Early theories took the fact that a basic sound was not just that, but made up from overtones or harmonics of that basic sound. It was sort of agreed that the first five of these harmonics were audible to a standard human ear, and others, of which there are many beyond, were only discernible to those with very sensitive ears.
The first five harmonics of a fundamental (root, if you like) note are: octave of root, fifth of root, second octave, major third, and second fifth.These, when blended together, made (and still do!) the major chord. To get a minor chord, one has to go further up the harmonic ladder, but at the time, it was deemed that those notes constituted Mother Nature's contribution - it was a natural progression that happened to sound good.A simple example may be blowing over an open end of a bottle. The sound is a fundamental, but you can hear at least a couple of harmonics in the sound, too.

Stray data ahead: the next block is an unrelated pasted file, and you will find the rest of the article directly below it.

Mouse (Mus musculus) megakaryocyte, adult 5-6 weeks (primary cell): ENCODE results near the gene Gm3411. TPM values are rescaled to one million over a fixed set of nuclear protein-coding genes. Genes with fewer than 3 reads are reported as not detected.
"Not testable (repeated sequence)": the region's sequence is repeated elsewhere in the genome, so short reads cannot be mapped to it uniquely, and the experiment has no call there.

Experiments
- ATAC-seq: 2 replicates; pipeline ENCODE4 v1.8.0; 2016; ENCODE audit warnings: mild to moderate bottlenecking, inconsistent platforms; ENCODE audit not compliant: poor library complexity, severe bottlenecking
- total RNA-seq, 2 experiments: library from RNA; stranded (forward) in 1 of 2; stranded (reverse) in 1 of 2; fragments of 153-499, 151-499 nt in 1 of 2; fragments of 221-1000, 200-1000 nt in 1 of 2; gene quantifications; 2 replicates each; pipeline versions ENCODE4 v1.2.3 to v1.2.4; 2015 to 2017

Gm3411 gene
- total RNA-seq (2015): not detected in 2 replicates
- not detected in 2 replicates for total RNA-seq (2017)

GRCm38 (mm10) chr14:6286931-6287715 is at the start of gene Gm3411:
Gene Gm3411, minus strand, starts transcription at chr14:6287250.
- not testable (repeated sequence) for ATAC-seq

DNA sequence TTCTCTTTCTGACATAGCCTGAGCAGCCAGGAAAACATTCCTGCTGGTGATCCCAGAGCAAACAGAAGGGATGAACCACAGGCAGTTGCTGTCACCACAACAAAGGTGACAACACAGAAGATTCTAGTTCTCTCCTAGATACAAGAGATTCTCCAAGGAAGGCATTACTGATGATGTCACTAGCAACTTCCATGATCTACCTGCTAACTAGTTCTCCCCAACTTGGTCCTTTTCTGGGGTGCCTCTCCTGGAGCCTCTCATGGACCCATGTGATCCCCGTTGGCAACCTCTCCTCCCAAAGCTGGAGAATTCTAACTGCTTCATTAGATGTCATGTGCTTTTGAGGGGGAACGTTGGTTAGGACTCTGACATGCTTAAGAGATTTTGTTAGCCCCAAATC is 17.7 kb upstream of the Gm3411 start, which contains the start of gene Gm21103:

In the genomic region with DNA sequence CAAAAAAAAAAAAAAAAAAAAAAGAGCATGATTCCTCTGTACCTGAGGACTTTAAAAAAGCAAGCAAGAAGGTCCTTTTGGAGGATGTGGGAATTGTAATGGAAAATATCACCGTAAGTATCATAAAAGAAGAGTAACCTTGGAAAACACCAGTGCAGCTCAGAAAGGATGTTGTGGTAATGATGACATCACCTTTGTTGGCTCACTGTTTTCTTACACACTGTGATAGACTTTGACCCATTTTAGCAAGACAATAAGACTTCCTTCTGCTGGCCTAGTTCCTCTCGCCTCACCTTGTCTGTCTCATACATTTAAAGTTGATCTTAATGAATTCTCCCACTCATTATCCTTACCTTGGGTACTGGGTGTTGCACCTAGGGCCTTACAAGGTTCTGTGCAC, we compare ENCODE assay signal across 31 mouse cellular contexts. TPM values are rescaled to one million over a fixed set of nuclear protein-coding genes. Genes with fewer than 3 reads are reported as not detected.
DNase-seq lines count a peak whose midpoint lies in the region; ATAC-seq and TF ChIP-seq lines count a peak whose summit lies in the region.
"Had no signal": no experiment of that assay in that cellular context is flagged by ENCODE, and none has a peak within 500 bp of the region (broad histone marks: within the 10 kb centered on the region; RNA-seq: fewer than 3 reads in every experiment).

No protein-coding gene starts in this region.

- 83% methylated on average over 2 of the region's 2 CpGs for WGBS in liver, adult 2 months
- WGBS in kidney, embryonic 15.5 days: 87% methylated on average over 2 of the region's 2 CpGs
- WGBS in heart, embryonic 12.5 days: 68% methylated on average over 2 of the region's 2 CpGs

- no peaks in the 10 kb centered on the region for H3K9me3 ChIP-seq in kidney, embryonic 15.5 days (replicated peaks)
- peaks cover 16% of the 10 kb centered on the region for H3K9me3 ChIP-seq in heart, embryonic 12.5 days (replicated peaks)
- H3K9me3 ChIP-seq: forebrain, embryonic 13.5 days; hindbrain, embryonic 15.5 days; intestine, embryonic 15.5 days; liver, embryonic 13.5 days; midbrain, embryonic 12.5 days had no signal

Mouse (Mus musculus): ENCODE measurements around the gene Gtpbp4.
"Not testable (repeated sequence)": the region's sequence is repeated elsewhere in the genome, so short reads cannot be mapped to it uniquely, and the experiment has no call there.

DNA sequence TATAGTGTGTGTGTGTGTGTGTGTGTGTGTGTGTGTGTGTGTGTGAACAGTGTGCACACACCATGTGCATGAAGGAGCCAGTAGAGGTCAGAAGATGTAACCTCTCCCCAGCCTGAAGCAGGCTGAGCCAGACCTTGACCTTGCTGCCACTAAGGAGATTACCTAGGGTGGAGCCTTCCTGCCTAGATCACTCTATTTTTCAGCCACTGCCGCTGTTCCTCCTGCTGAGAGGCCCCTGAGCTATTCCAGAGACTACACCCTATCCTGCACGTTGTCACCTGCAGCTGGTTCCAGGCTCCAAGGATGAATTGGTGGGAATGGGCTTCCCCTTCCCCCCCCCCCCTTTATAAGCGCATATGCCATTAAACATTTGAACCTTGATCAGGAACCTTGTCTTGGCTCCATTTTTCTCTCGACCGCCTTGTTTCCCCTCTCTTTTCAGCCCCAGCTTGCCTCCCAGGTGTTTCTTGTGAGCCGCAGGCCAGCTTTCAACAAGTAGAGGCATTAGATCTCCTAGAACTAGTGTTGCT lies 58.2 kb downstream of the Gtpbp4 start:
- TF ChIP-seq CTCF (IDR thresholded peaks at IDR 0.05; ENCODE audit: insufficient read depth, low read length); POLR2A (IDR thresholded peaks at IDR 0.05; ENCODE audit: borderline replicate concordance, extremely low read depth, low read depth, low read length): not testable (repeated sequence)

This is not key specific, as it can be heard from any basic sound (apparently),and would even work for notes 'in the cracks'. Each musical instrument has its own set of harmonics, which bring out each in different proportions, thus producing different timbres. The Germans have a word for it - 'klang'. I guess we've borrowed it and spell it with a c, as an onomatopoeia.